The Wharves are not entitled to a lien to secure payment for services rendered while the ships were "in custodia legis." However, in appropriate cases the court has the power to order that claims for services provided to ships in the court's custody be paid preferentially. New York Dock Co. v. S. S. Poznan, 274 U.S. 117, 47 S.Ct. 482, 71 L.Ed. 955 (1927); Larsen v. New York Dock Co., 166 F.2d 687 (2nd Cir. 1948); Steamship Emilia, 1963 A.M.C. 1448 (Fed.Dist.Ct.S.D.N.Y. 1963); G. Gilmore and C. Black, The Law of Admiralty, §§ 9-11 at 497-499 (1957). In Poznan, supra, Justice Stone, holding that wharfage should be preferentially paid, enunciated the standards to be used in determining whether preferential payment would be appropriate:
The most elementary notion of justice would seem to require that [claims for] services or property furnished * * * for the common benefit of those interested in a fund administered by the court should be paid from the fund as an `expense of justice.'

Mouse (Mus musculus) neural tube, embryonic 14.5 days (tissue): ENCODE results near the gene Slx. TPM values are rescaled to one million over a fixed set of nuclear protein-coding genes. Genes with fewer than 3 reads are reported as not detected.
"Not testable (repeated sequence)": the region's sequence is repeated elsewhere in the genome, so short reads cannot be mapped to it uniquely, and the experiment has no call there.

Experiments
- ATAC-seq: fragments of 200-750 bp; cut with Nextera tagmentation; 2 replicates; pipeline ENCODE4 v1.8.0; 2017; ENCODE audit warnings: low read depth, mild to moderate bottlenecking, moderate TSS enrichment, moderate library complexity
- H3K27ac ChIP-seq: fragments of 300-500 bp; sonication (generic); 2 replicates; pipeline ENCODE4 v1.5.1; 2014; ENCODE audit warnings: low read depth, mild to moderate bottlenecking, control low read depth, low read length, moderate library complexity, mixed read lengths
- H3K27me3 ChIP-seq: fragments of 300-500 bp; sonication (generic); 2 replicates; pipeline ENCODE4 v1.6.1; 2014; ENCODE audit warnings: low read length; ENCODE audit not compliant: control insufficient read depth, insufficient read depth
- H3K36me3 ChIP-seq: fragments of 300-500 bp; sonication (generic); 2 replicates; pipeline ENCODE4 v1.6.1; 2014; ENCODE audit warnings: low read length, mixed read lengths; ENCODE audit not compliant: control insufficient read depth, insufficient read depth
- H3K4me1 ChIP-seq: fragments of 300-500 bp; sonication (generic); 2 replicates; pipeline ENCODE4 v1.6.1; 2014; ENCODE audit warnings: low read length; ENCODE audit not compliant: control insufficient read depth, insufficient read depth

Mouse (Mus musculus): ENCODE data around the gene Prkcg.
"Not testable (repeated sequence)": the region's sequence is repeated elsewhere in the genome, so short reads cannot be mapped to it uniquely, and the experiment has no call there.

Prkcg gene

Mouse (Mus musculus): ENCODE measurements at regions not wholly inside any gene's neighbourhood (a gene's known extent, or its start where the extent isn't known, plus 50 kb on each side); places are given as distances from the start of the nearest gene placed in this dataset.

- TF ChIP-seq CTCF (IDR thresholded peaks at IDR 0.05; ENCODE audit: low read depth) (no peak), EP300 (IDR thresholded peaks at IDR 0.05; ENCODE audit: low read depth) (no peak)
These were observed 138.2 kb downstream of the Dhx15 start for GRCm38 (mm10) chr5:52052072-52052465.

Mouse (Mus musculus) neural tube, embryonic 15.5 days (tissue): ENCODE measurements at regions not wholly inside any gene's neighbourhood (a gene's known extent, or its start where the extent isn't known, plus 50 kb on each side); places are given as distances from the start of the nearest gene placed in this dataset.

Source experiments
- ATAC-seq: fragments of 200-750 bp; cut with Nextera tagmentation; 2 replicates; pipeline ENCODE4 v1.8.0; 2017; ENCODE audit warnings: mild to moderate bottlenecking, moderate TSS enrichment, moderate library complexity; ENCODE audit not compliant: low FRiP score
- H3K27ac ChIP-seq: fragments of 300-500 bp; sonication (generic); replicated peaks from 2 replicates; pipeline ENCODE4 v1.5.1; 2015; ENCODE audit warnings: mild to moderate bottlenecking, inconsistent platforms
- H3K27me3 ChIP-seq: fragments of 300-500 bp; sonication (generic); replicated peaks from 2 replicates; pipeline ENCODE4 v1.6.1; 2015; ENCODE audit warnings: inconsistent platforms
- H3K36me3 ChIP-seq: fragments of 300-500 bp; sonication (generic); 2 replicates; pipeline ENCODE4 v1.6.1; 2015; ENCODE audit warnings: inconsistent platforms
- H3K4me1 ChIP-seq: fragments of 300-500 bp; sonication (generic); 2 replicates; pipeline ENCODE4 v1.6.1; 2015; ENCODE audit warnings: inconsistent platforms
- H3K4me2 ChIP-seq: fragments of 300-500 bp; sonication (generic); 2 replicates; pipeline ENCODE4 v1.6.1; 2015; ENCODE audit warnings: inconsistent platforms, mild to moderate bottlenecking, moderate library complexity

[These preferential payments] result from the self-imposed duty of the court * * * to require that expenses which have contributed to the preservation or creation of the fund in its custody shall be paid before a general distribution among those entitled to receive it. Id. at 121 of 274 U.S. at 484 of 47 S.Ct.
The Galveston municipal charter and ordinance provisions relied upon by the movants give the harbormaster discretion to move docked vessels to other harbor facilities at the vessel's expense. The harbormaster's discretion is not limited to emergency situations. The provisions in question enable him to order the relocation of docked vessels to facilitate the efficient use of the port.
In this case the Wharves have not satisfied their burden of proof. The evidence in the record strongly suggests that the shifts, although not made to discriminate against the Court, the Marshal, the owners of the vessels, or the pre-custodial claimants, were made solely for the benefit of the Wharves — not the ships, and I so find. Under these circumstances the Court does not believe it would be equitable to allow the shifting charges preference as court costs.
Moreover, even if the Wharves had sustained their burden of proving that the costs were equitably incurred, they would not prevail.